Lido Beach emergency renourishment project finally wrapping up after November start

Initiative added 40 to 80 feet of sand over stretch of about 1 mile

(Editor’s note: This article was updated on the afternoon of April 12 to correct the month when the project began.)

Before and after photos show the area of Lido Beach that has been the focus of the emergency project. In the top photo, City Manager Tom Barwin walks the shoreline with a Florida Department of Environmental Protection representative during a storm in May 2018. Image courtesy City of Sarasota

The Lido Beach emergency renourishment project was close to completion by the end of last week, Sarasota City Manager Tom Barwin reported in his April 5 newsletter.

“The protective sand and beautiful white beach has returned to Lido Key!” he wrote. “The contractors had finished the dredging portion of the project,” he noted, “recycling approximately 205,000 cubic yards of sand accretions” from New Pass. The sand was placed on the beach from the Lido Pavilion south to Ted Sperling Park, covering slightly more than 1 mile, he wrote.

“For the next several days, you may see crews on the beach taking measurements and putting the finishing touches on the project, including tilling sand to prepare for turtle nesting season,” Barwin noted.

Although the project began in November 2018, Barwin has explained that high seas associated with cold fronts kept the dredge at a standstill from time to time, including the period immediately after the early November 2018 staging of the equipment at the beach.

“With an average of 40 to 80 feet of added beach,” Barwin continued in the April 5 newsletter, the sand will provide “a much-needed protective buffer for nearby infrastructure and wildlife.”

“City Engineer Alex Davis Shaw, who shepherded this renourishment project and many others over the years, says when this emergency project started, the condition of Lido Beach was the worst she had seen in 30 years,” Barwin pointed out.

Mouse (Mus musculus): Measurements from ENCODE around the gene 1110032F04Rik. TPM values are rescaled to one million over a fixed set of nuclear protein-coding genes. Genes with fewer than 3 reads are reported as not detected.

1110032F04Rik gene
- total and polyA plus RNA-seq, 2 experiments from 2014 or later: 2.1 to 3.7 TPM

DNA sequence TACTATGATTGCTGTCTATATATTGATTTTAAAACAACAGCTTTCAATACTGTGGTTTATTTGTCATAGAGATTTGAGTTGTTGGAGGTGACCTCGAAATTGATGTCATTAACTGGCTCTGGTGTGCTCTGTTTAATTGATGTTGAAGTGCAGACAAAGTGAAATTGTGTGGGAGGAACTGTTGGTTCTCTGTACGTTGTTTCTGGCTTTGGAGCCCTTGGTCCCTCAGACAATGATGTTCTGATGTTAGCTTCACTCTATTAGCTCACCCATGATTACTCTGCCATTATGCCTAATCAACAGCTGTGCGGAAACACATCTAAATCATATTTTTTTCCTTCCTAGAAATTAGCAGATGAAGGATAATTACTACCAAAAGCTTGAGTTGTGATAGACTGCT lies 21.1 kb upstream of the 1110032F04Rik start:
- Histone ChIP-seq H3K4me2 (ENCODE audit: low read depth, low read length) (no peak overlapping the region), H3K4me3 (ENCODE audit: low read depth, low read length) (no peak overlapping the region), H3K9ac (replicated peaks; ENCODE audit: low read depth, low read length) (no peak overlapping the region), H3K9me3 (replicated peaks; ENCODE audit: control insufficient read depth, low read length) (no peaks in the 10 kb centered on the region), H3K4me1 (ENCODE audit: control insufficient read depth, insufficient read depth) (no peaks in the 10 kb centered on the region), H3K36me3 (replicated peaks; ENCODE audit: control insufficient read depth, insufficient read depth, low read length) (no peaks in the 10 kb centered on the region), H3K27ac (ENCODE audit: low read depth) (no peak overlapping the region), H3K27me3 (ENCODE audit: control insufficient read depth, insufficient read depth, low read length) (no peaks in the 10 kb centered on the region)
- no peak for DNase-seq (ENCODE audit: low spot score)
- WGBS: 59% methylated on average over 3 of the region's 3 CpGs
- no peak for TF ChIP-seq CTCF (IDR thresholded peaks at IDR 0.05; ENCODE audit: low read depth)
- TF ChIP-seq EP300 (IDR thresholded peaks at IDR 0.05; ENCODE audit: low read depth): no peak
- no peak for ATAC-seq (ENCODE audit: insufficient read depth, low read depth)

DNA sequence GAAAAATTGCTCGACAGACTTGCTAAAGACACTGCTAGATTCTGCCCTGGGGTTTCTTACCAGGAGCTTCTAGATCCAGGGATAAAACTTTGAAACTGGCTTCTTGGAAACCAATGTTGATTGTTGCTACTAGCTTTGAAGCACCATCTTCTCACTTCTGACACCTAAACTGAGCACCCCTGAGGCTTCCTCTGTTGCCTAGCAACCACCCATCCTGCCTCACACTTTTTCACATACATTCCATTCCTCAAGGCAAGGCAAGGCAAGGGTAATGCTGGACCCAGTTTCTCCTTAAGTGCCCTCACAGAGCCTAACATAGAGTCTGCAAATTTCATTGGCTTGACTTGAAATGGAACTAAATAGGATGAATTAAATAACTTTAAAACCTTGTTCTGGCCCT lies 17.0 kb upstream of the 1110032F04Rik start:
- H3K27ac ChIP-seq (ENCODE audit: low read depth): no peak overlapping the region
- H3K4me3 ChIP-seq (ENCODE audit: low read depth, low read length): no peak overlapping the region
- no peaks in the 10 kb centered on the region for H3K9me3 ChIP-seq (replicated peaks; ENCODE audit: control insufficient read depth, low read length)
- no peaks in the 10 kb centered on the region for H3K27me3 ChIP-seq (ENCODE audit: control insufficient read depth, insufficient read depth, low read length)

“It’s a relief knowing we will go into hurricane season with an added layer of protection from the pounding surf,” he wrote.

“It’s been a great success,” Barwin said of the project during the April 1 City Commission meeting. Moreover, he continued, “In seven years of going to the beach, I have never seen Lido so crowded as it was [the previous weekend]. … So wonderful.”

Based on documents the City Commission reviewed in advance of approving associated budget amendments on March 18, the emergency initiative will cost about $3.9 million.

The Federal Emergency Management Agency (FEMA) awarded the city $722,229 for the project in response to damage Hurricane Irma inflicted on the shoreline in September 2017. Another $120,372 in State Emergency Response Team (SERT) funding was for Irma damage, too.

The 2019 fiscal year began on Oct. 1, 2018.

Additionally, FEMA awarded the city $85,974 for erosion produced by Hurricane Hermine in 2016, and the city received $14,329 in SERT funds for that storm, as well.

Barwin added in his April 5 newsletter that the U.S. Army Corps of Engineers’ long-term renourishment project for Lido “remains on schedule to begin in the fall. Restoration will occur every few years as needed, including in response to storms as necessary.”

However, both a 12th Judicial Circuit Court case in Sarasota and a federal court case have been filed to try to prevent the removal of sand from Big Sarasota Pass for the long-term project.

Although the U.S. Army Corps of Engineers stands by the validity of the modeling it undertook for its 50-year Lido stabilization proposal, nonprofit organizations on Siesta Key contend that any dredging of sand from Big Pass and the pass’ ebb shoal will lead to negative consequences for Siesta Key property owners.